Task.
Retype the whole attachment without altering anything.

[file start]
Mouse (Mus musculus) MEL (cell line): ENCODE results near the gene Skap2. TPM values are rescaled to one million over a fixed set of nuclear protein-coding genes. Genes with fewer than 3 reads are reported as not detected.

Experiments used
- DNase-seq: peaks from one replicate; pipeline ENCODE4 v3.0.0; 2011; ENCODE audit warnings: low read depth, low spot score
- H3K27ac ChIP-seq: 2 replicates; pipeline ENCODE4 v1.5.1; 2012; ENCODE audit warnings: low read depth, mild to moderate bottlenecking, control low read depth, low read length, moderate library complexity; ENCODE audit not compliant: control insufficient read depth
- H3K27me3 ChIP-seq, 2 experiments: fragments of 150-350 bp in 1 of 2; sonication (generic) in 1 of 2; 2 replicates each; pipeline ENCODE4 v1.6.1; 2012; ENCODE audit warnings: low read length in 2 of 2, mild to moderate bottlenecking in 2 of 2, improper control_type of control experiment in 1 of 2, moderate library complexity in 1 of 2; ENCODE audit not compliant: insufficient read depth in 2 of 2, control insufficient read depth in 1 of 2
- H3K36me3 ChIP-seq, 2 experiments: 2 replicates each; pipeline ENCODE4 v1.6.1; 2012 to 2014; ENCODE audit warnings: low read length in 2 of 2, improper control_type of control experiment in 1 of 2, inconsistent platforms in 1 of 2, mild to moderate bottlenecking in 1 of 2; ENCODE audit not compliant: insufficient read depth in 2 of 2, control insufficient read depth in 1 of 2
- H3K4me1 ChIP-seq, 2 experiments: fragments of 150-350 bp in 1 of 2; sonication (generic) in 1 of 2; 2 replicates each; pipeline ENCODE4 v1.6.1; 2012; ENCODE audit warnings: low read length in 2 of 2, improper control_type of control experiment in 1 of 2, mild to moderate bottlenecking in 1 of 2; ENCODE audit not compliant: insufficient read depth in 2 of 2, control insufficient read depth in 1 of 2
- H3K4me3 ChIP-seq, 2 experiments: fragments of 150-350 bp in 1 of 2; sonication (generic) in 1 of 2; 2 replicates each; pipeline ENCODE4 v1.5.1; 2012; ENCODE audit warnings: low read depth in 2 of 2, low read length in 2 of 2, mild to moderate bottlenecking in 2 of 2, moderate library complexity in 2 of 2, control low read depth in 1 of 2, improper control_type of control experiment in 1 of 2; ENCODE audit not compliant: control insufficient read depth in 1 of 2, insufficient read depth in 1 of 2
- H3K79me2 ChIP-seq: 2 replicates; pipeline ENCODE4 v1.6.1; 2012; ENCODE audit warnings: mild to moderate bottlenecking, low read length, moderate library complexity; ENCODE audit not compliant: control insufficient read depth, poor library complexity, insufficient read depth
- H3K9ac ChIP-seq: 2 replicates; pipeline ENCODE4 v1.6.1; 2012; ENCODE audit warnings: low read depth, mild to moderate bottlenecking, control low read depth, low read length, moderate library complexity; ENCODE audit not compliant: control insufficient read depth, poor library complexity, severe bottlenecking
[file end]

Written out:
Mouse (Mus musculus) MEL (cell line): ENCODE results near the gene Skap2. TPM values are rescaled to one million over a fixed set of nuclear protein-coding genes. Genes with fewer than 3 reads are reported as not detected.

Experiments used
- DNase-seq: peaks from one replicate; pipeline ENCODE4 v3.0.0; 2011; ENCODE audit warnings: low read depth, low spot score
- H3K27ac ChIP-seq: 2 replicates; pipeline ENCODE4 v1.5.1; 2012; ENCODE audit warnings: low read depth, mild to moderate bottlenecking, control low read depth, low read length, moderate library complexity; ENCODE audit not compliant: control insufficient read depth
- H3K27me3 ChIP-seq, 2 experiments: fragments of 150-350 bp in 1 of 2; sonication (generic) in 1 of 2; 2 replicates each; pipeline ENCODE4 v1.6.1; 2012; ENCODE audit warnings: low read length in 2 of 2, mild to moderate bottlenecking in 2 of 2, improper control_type of control experiment in 1 of 2, moderate library complexity in 1 of 2; ENCODE audit not compliant: insufficient read depth in 2 of 2, control insufficient read depth in 1 of 2
- H3K36me3 ChIP-seq, 2 experiments: 2 replicates each; pipeline ENCODE4 v1.6.1; 2012 to 2014; ENCODE audit warnings: low read length in 2 of 2, improper control_type of control experiment in 1 of 2, inconsistent platforms in 1 of 2, mild to moderate bottlenecking in 1 of 2; ENCODE audit not compliant: insufficient read depth in 2 of 2, control insufficient read depth in 1 of 2
- H3K4me1 ChIP-seq, 2 experiments: fragments of 150-350 bp in 1 of 2; sonication (generic) in 1 of 2; 2 replicates each; pipeline ENCODE4 v1.6.1; 2012; ENCODE audit warnings: low read length in 2 of 2, improper control_type of control experiment in 1 of 2, mild to moderate bottlenecking in 1 of 2; ENCODE audit not compliant: insufficient read depth in 2 of 2, control insufficient read depth in 1 of 2
- H3K4me3 ChIP-seq, 2 experiments: fragments of 150-350 bp in 1 of 2; sonication (generic) in 1 of 2; 2 replicates each; pipeline ENCODE4 v1.5.1; 2012; ENCODE audit warnings: low read depth in 2 of 2, low read length in 2 of 2, mild to moderate bottlenecking in 2 of 2, moderate library complexity in 2 of 2, control low read depth in 1 of 2, improper control_type of control experiment in 1 of 2; ENCODE audit not compliant: control insufficient read depth in 1 of 2, insufficient read depth in 1 of 2
- H3K79me2 ChIP-seq: 2 replicates; pipeline ENCODE4 v1.6.1; 2012; ENCODE audit warnings: mild to moderate bottlenecking, low read length, moderate library complexity; ENCODE audit not compliant: control insufficient read depth, poor library complexity, insufficient read depth
- H3K9ac ChIP-seq: 2 replicates; pipeline ENCODE4 v1.6.1; 2012; ENCODE audit warnings: low read depth, mild to moderate bottlenecking, control low read depth, low read length, moderate library complexity; ENCODE audit not compliant: control insufficient read depth, poor library complexity, severe bottlenecking